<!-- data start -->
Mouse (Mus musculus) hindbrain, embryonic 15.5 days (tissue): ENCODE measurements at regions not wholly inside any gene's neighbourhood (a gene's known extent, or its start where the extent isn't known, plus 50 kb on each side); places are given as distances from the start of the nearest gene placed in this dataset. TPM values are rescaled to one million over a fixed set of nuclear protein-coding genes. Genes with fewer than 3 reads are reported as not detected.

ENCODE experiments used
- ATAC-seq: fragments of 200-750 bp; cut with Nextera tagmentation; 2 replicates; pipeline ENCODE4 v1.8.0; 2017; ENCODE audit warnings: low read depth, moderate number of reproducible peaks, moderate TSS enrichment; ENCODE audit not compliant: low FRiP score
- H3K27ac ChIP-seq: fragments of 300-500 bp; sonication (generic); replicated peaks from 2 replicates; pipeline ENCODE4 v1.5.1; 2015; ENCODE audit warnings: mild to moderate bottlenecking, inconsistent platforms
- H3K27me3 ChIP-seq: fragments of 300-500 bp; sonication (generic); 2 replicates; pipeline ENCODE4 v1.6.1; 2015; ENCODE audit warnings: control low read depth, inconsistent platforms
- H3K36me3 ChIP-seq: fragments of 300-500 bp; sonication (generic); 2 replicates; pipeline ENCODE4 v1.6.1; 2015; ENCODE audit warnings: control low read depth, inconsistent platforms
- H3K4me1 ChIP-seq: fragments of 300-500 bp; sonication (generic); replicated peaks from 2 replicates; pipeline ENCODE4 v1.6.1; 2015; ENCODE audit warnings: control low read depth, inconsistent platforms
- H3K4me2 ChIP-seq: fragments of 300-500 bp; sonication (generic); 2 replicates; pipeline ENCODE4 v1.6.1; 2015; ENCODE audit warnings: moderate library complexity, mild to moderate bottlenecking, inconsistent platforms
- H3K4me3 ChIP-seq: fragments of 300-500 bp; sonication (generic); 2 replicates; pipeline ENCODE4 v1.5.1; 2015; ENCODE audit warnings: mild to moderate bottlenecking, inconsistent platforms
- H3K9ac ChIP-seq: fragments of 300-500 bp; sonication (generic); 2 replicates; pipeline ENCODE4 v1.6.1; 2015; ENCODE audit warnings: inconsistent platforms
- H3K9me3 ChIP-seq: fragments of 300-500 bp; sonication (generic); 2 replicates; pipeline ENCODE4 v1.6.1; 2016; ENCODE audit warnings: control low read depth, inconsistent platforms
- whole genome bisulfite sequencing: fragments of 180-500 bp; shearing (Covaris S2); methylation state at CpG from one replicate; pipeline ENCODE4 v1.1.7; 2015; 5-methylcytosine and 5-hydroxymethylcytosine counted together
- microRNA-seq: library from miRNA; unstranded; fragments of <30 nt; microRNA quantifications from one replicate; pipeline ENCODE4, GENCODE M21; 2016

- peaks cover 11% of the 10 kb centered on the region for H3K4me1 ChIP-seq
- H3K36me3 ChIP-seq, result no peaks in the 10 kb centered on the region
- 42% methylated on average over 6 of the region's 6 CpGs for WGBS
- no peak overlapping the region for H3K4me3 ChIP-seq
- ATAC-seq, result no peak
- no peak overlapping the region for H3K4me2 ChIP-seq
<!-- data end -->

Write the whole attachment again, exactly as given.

Mouse (Mus musculus) hindbrain, embryonic 15.5 days (tissue): ENCODE measurements at regions not wholly inside any gene's neighbourhood (a gene's known extent, or its start where the extent isn't known, plus 50 kb on each side); places are given as distances from the start of the nearest gene placed in this dataset. TPM values are rescaled to one million over a fixed set of nuclear protein-coding genes. Genes with fewer than 3 reads are reported as not detected.

ENCODE experiments used
- ATAC-seq: fragments of 200-750 bp; cut with Nextera tagmentation; 2 replicates; pipeline ENCODE4 v1.8.0; 2017; ENCODE audit warnings: low read depth, moderate number of reproducible peaks, moderate TSS enrichment; ENCODE audit not compliant: low FRiP score
- H3K27ac ChIP-seq: fragments of 300-500 bp; sonication (generic); replicated peaks from 2 replicates; pipeline ENCODE4 v1.5.1; 2015; ENCODE audit warnings: mild to moderate bottlenecking, inconsistent platforms
- H3K27me3 ChIP-seq: fragments of 300-500 bp; sonication (generic); 2 replicates; pipeline ENCODE4 v1.6.1; 2015; ENCODE audit warnings: control low read depth, inconsistent platforms
- H3K36me3 ChIP-seq: fragments of 300-500 bp; sonication (generic); 2 replicates; pipeline ENCODE4 v1.6.1; 2015; ENCODE audit warnings: control low read depth, inconsistent platforms
- H3K4me1 ChIP-seq: fragments of 300-500 bp; sonication (generic); replicated peaks from 2 replicates; pipeline ENCODE4 v1.6.1; 2015; ENCODE audit warnings: control low read depth, inconsistent platforms
- H3K4me2 ChIP-seq: fragments of 300-500 bp; sonication (generic); 2 replicates; pipeline ENCODE4 v1.6.1; 2015; ENCODE audit warnings: moderate library complexity, mild to moderate bottlenecking, inconsistent platforms
- H3K4me3 ChIP-seq: fragments of 300-500 bp; sonication (generic); 2 replicates; pipeline ENCODE4 v1.5.1; 2015; ENCODE audit warnings: mild to moderate bottlenecking, inconsistent platforms
- H3K9ac ChIP-seq: fragments of 300-500 bp; sonication (generic); 2 replicates; pipeline ENCODE4 v1.6.1; 2015; ENCODE audit warnings: inconsistent platforms
- H3K9me3 ChIP-seq: fragments of 300-500 bp; sonication (generic); 2 replicates; pipeline ENCODE4 v1.6.1; 2016; ENCODE audit warnings: control low read depth, inconsistent platforms
- whole genome bisulfite sequencing: fragments of 180-500 bp; shearing (Covaris S2); methylation state at CpG from one replicate; pipeline ENCODE4 v1.1.7; 2015; 5-methylcytosine and 5-hydroxymethylcytosine counted together
- microRNA-seq: library from miRNA; unstranded; fragments of <30 nt; microRNA quantifications from one replicate; pipeline ENCODE4, GENCODE M21; 2016

- peaks cover 11% of the 10 kb centered on the region for H3K4me1 ChIP-seq
- H3K36me3 ChIP-seq, result no peaks in the 10 kb centered on the region
- 42% methylated on average over 6 of the region's 6 CpGs for WGBS
- no peak overlapping the region for H3K4me3 ChIP-seq
- ATAC-seq, result no peak
- no peak overlapping the region for H3K4me2 ChIP-seq